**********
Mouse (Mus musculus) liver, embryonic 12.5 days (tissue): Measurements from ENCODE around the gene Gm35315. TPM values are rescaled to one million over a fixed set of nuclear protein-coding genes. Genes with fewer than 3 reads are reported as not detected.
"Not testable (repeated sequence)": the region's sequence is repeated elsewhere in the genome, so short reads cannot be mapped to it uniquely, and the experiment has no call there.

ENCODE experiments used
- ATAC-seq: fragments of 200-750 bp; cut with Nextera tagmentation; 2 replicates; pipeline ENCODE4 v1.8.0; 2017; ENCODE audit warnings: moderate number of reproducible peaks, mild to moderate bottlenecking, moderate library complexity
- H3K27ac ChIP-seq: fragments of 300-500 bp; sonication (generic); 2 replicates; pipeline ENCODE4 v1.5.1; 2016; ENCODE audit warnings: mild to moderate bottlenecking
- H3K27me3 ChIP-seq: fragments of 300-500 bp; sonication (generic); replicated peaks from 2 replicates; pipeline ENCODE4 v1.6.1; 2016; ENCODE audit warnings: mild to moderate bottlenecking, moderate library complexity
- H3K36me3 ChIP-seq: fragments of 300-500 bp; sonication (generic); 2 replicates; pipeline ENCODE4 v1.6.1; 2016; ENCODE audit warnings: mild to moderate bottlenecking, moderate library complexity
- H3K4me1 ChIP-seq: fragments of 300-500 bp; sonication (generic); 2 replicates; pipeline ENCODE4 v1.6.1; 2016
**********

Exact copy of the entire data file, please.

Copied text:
Mouse (Mus musculus) liver, embryonic 12.5 days (tissue): Measurements from ENCODE around the gene Gm35315. TPM values are rescaled to one million over a fixed set of nuclear protein-coding genes. Genes with fewer than 3 reads are reported as not detected.
"Not testable (repeated sequence)": the region's sequence is repeated elsewhere in the genome, so short reads cannot be mapped to it uniquely, and the experiment has no call there.

ENCODE experiments used
- ATAC-seq: fragments of 200-750 bp; cut with Nextera tagmentation; 2 replicates; pipeline ENCODE4 v1.8.0; 2017; ENCODE audit warnings: moderate number of reproducible peaks, mild to moderate bottlenecking, moderate library complexity
- H3K27ac ChIP-seq: fragments of 300-500 bp; sonication (generic); 2 replicates; pipeline ENCODE4 v1.5.1; 2016; ENCODE audit warnings: mild to moderate bottlenecking
- H3K27me3 ChIP-seq: fragments of 300-500 bp; sonication (generic); replicated peaks from 2 replicates; pipeline ENCODE4 v1.6.1; 2016; ENCODE audit warnings: mild to moderate bottlenecking, moderate library complexity
- H3K36me3 ChIP-seq: fragments of 300-500 bp; sonication (generic); 2 replicates; pipeline ENCODE4 v1.6.1; 2016; ENCODE audit warnings: mild to moderate bottlenecking, moderate library complexity
- H3K4me1 ChIP-seq: fragments of 300-500 bp; sonication (generic); 2 replicates; pipeline ENCODE4 v1.6.1; 2016